Jacob Krause:  Yes, natural mortality is really what shapes the dynamics or fluctuation within these populations and that makes it very difficult from a management perspective because managers can regulate harvest but you can’t tell a bottlenose dolphin not to eat a weakfish!

Ben Ball:  Dr. Bogus you were talking about troutsicles for the speckled trout does that similarly affect the weakfish at all?

Jacob Krause:  No, they should not be inshore in that amount where they would have the massive die-offs from the cold.

Dr. Bogus: They have taken another strategy than the speckled trout…

Jacob Krause:  Which has its own costs and benefits as we have seen from the data here.

Dr. Bogus: Apparently so! Do you know what the major predator for the speckled trout are?

Jacob Krause:  I have not looked at that so I’m not sure, but probably with what Tim Ellis has found it was COLD honestly is really the shaper of that! But anything, I would think bluefish, or anything that would interact within certain season, bluefish and other species like that.

Dr. Bogus: The number of the 1% survival from offshore to inshore plus or minus…

Jacob Krause:  There is uncertainty in there but it shows that the magnitude of how many are not coming back.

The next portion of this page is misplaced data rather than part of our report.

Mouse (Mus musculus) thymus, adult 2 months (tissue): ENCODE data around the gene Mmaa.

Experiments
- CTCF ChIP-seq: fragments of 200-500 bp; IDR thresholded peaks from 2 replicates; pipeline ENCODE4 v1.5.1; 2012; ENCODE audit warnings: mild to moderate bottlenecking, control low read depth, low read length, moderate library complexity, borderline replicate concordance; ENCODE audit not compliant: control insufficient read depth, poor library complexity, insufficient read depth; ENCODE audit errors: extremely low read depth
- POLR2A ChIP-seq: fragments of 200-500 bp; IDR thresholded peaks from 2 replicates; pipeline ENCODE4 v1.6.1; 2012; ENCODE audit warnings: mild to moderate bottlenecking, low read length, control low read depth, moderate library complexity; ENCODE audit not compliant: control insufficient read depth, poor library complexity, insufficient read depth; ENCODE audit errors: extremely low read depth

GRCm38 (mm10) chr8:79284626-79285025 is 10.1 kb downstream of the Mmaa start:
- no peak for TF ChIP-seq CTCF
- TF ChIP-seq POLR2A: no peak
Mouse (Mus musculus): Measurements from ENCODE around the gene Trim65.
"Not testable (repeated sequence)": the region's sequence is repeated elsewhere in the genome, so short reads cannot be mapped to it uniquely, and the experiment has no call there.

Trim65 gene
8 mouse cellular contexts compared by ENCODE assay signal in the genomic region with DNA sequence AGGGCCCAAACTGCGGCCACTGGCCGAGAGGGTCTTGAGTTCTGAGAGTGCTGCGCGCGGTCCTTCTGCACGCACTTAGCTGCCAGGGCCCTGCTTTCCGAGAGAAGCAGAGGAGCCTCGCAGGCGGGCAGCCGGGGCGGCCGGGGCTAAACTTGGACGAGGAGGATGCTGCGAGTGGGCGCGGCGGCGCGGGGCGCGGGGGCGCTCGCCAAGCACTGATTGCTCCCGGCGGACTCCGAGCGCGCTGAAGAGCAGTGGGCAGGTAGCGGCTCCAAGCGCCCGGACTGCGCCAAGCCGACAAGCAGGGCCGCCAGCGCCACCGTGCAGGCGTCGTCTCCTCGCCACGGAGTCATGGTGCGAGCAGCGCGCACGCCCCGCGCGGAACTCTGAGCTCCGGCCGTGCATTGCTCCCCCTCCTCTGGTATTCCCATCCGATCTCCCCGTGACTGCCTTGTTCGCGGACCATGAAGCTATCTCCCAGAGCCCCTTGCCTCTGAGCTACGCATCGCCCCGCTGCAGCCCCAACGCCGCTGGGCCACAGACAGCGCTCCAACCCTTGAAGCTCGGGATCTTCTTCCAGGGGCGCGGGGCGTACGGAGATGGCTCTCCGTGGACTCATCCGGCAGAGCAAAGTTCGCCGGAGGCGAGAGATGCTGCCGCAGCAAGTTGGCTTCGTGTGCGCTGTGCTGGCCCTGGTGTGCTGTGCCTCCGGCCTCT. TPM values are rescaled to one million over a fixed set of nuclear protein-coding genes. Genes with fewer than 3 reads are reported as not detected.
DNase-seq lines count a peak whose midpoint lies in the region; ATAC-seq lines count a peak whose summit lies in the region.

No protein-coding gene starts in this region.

4 Responses to “Where did the weakfish go?”

  1. David Sneed

    Any consideration of the effect on recruitment from shrimp trawling in our inshore and nearshore secondary nursery waters? Perhaps the bycatch loss of millions of juvenile weakfish in shrimp trawls is contributing to the decline in the stock?

    • Doc

      That’s certainly a concern David, but even considering that, the huge loss of overwintering weakfish really stands out as a major loss of fish. I’ve asked Jacob about that, but he doesn’t have an answer.

  2. Carl Safina

    I’ve seen trawlers discarding thousands of weakfish six inches long on Long Island. Habitat quality and quantity is also diminishing. Natural predators don’t send their prey into longterm decline.

    • Doc

      The data is pretty strong that the mature weakfish go offshore and get eaten before they return. Of course habitat, and shrimp trawl by-catch here in NC contribute, but predation seems to be a major contributor.